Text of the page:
For the Life of the World: Letters to the Exiles is a 7-part series from the Acton Institute that seeks to examine the bigger picture of Christianity’s role in culture, society, and the world. Each Monday until August 18 The Gospel Coalition (TGC) is highlighting one episode and sharing an exclusive code for for a free 72-hour rental of the full episode.

Here’s the trailer for episode 4, The Economy of Order.

Visit TGC to get the code for the free rental (you have to apply the code today, but once you do the rental is free for 72 hours).

Blog author: jcarter
posted by on Monday, July 28, 2014

When They Set Fire to Our Monasteries
Philip Jenkins, Aleteia

Day by day, we hear new horrors about the persecution of Christians in the Middle East. Now, believers living under ISIS control in northern Iraq must choose between conversion to Islam, payment of protection money, or death. Ancient churches and shrines are already in flames.

The Blessings of Liberty and the Index of Culture and Opportunity
David Azerrad and Ryan T. Anderson, Public Discourse

Opportunity is not merely the absence of artificially imposed impediments. It is also the capacity to pursue happiness, individually and in community. Adapted from the 2014 Index of Culture and Opportunity.

N is for Narzareth
Russell Moore, Moore to the Point

Christians around the world are changing their social media avatars to the arabic letter “n.” In so doing, these Christians are reminding others around them to pray, and to stand in solidarity with believers in Iraq who are being driven from their homes, and from their country, by Islamic militants.

Higher Calling, Lower Wages: The Vanishing of the Middle-Class Clergy
David R. Wheeler, The Atlantic

As full-time pastors become a thing of the past, more and more seminary grads are taking on secular jobs to supplement their incomes.

picedenAs reported by the Wall Street Journal, Iraq’s largest oil refinery for domestic use has been overtaken by the Islamic State of Iraq and Syria (ISIS), the radical jihadi terrorist group aiming to establish an Islamic caliphate in these two nations. As Iraq’s most lucrative resource is now siphoned off by a radical organization, the global oil market risks destabilization while financially empowering ISIS. Economic stability facilitates greater religious freedom – establishing an ISIS controlled government as detrimental to Iraq’s advances toward a stable and secular democratic state. The Christian population has been a primary target of this fundamentalist movement, with ISIS demanding they must convert to Islam, pay a fine, or face “death by the sword.” It was in here, in ancient Babylon, where political and economic institutions took stead; today these have been condemned while the Biblical story of Exodus is being retold with 50,000 Christians fleeing their homes.
(more…)

gleaners-milletIn recent years, we’ve seen a renewed focus on the deeper value, meaning, and significance of our daily work, particularly across the realm of evangelicalism. Yet as easy as it may be for some to alter old attitudes and begin appreciating the gift of creative service, it can be extremely difficult for others — and often for good reason.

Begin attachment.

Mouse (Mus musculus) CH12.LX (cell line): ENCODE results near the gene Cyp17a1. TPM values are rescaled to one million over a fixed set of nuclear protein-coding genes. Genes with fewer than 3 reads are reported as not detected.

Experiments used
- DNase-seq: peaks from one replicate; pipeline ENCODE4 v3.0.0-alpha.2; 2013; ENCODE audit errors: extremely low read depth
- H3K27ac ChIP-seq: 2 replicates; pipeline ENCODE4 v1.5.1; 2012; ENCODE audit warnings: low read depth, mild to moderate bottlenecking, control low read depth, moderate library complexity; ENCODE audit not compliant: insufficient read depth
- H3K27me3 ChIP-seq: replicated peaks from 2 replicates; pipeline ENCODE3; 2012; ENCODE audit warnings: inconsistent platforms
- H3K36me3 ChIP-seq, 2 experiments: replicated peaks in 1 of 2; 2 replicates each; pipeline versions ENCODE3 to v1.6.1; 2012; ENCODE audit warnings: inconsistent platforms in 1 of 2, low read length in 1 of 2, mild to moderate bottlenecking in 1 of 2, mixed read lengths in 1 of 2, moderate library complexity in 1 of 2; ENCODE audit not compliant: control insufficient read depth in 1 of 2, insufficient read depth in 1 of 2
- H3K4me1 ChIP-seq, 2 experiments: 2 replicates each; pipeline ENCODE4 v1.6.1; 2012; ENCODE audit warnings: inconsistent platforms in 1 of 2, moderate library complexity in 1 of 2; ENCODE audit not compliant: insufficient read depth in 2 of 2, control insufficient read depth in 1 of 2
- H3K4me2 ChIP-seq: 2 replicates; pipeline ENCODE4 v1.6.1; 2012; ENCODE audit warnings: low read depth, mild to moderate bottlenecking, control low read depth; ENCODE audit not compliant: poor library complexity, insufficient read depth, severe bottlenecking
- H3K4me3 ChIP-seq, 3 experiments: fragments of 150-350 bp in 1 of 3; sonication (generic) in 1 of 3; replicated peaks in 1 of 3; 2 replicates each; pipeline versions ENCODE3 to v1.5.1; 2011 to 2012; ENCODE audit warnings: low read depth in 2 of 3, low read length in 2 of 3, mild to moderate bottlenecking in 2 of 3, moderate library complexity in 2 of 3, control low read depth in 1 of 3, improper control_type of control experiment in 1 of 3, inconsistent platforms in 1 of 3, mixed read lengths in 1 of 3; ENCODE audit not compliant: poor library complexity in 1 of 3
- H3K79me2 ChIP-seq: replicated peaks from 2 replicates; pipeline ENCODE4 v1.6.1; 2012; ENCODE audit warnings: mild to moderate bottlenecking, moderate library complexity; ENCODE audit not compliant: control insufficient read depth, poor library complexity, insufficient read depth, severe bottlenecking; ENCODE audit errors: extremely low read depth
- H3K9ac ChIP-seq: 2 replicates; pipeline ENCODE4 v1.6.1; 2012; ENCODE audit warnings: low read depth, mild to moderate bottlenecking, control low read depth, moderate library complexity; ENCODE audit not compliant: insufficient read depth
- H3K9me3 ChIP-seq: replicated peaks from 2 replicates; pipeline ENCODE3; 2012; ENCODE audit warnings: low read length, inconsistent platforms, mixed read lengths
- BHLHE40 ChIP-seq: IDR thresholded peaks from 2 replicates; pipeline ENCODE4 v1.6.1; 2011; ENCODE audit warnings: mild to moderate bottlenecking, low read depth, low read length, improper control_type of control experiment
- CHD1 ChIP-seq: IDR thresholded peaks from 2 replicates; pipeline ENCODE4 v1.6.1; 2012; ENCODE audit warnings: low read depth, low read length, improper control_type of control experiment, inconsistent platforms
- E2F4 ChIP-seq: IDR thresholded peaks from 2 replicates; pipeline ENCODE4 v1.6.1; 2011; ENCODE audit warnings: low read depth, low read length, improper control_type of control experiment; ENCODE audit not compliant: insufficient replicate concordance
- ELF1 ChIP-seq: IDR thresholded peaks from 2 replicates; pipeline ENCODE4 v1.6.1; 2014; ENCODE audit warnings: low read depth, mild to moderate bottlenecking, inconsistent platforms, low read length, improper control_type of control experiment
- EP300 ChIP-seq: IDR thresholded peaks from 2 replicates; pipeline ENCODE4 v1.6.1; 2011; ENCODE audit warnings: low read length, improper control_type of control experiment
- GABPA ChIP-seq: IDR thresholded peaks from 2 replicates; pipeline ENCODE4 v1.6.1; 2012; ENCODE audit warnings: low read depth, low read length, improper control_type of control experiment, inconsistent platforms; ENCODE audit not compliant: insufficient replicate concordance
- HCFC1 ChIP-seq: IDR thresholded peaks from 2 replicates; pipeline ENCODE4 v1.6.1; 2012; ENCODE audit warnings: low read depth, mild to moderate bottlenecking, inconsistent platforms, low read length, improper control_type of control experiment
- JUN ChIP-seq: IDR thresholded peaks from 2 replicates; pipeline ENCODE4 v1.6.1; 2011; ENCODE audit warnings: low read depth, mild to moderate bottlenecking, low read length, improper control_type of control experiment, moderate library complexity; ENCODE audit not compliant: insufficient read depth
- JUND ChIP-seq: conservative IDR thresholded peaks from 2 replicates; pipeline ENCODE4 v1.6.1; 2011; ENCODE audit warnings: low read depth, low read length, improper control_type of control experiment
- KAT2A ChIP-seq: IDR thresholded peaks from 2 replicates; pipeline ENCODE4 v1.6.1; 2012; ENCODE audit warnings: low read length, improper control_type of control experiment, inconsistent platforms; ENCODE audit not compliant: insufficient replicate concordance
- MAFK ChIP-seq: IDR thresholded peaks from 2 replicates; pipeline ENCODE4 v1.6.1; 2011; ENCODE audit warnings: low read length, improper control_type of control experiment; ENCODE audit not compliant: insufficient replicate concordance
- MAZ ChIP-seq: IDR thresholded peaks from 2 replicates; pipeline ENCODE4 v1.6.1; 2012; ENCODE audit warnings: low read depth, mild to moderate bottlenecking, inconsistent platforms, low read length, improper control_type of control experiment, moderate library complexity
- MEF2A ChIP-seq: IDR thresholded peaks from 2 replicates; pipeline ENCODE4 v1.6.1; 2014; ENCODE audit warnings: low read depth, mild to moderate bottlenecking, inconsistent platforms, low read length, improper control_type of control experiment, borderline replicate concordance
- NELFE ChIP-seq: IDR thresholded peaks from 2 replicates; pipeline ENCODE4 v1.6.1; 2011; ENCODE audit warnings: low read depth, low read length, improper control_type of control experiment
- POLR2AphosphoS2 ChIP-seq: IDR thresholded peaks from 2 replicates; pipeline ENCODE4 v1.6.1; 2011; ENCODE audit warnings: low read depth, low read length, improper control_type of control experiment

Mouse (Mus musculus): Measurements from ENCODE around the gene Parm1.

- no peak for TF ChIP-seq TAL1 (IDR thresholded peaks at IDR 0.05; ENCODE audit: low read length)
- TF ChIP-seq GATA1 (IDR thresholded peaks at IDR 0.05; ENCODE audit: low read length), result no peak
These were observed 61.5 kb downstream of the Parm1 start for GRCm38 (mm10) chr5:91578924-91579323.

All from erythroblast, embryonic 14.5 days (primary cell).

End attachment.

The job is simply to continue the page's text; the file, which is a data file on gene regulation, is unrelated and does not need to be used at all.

Indeed, until the last few centuries, the bulk of humanity was confined to activities that, while often fruitful, meaningful, and God-glorifying in their basic aim and end, did not leverage individual “giftings” in ways we would deem “fulfilling” or “dignifying” today.

Our economic situation has surely improved in the years since, with vocational opportunities and overall prosperity continuing to expand and improve in profound and unexpected ways. But many still find themselves in positions or careers that are difficult to endure, from the anxieties of a Wall Street executive to those of an underpaid farm hand.

Each of us is going to encounter our own unique challenges, driven by and toward our own particular calling. Although we ought to try our best to improve the alignment of such service in a fallen world, the persistent need for hard and rough work is bound to remain as long as it remains a fallen world. (more…)

bad winePhil Lawler at CatholicCulture.org voices what should be obvious: that by taking federal money and grants, the Catholic Church has put herself in a very awkward place. Money from the government always comes with strings attached, and those strings have tied the hands of too many  Catholics.

Earlier this week, President Obama handed down an executive order that requires the cutting off of government funds from “any organizations that discriminate against homosexual or ‘transgendered’ persons. This executive order is not aimed solely at the Catholic Church; many others will lose federal contracts.” The U.S. Catholic bishops have opposed this move, but since Obama did this as executive “fiat” it is hardly something one can legally oppose. That’s okay, says Lawler.

So how can the Church respond? That’s easy. Stop taking federal contracts. President Obama doesn’t want help from the Catholic Church. Say it’s a deal; don’t give him any.

What would that mean, practically speaking? It would mean things would get really messy, especially in terms of health care, human services, and services to the poor. (more…)